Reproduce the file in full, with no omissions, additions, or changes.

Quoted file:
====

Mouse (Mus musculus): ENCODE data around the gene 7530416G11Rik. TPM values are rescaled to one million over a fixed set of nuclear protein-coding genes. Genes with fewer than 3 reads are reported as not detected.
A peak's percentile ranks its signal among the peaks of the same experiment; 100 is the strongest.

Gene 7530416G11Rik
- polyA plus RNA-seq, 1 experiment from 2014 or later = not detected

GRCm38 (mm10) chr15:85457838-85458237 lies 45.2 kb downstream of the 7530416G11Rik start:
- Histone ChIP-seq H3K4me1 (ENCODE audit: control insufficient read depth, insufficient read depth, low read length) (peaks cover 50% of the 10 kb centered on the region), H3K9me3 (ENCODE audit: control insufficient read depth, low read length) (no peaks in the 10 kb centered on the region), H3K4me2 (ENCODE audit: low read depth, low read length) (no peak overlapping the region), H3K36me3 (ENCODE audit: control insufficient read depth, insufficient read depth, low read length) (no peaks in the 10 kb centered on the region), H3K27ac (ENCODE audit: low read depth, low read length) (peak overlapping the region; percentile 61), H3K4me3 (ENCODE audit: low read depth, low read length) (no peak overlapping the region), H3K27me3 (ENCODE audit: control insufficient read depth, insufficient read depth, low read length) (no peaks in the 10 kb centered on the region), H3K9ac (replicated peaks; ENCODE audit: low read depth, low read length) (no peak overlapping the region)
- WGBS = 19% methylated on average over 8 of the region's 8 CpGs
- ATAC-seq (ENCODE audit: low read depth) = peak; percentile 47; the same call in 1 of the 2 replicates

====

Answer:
Mouse (Mus musculus): ENCODE data around the gene 7530416G11Rik. TPM values are rescaled to one million over a fixed set of nuclear protein-coding genes. Genes with fewer than 3 reads are reported as not detected.
A peak's percentile ranks its signal among the peaks of the same experiment; 100 is the strongest.

Gene 7530416G11Rik
- polyA plus RNA-seq, 1 experiment from 2014 or later = not detected

GRCm38 (mm10) chr15:85457838-85458237 lies 45.2 kb downstream of the 7530416G11Rik start:
- Histone ChIP-seq H3K4me1 (ENCODE audit: control insufficient read depth, insufficient read depth, low read length) (peaks cover 50% of the 10 kb centered on the region), H3K9me3 (ENCODE audit: control insufficient read depth, low read length) (no peaks in the 10 kb centered on the region), H3K4me2 (ENCODE audit: low read depth, low read length) (no peak overlapping the region), H3K36me3 (ENCODE audit: control insufficient read depth, insufficient read depth, low read length) (no peaks in the 10 kb centered on the region), H3K27ac (ENCODE audit: low read depth, low read length) (peak overlapping the region; percentile 61), H3K4me3 (ENCODE audit: low read depth, low read length) (no peak overlapping the region), H3K27me3 (ENCODE audit: control insufficient read depth, insufficient read depth, low read length) (no peaks in the 10 kb centered on the region), H3K9ac (replicated peaks; ENCODE audit: low read depth, low read length) (no peak overlapping the region)
- WGBS = 19% methylated on average over 8 of the region's 8 CpGs
- ATAC-seq (ENCODE audit: low read depth) = peak; percentile 47; the same call in 1 of the 2 replicates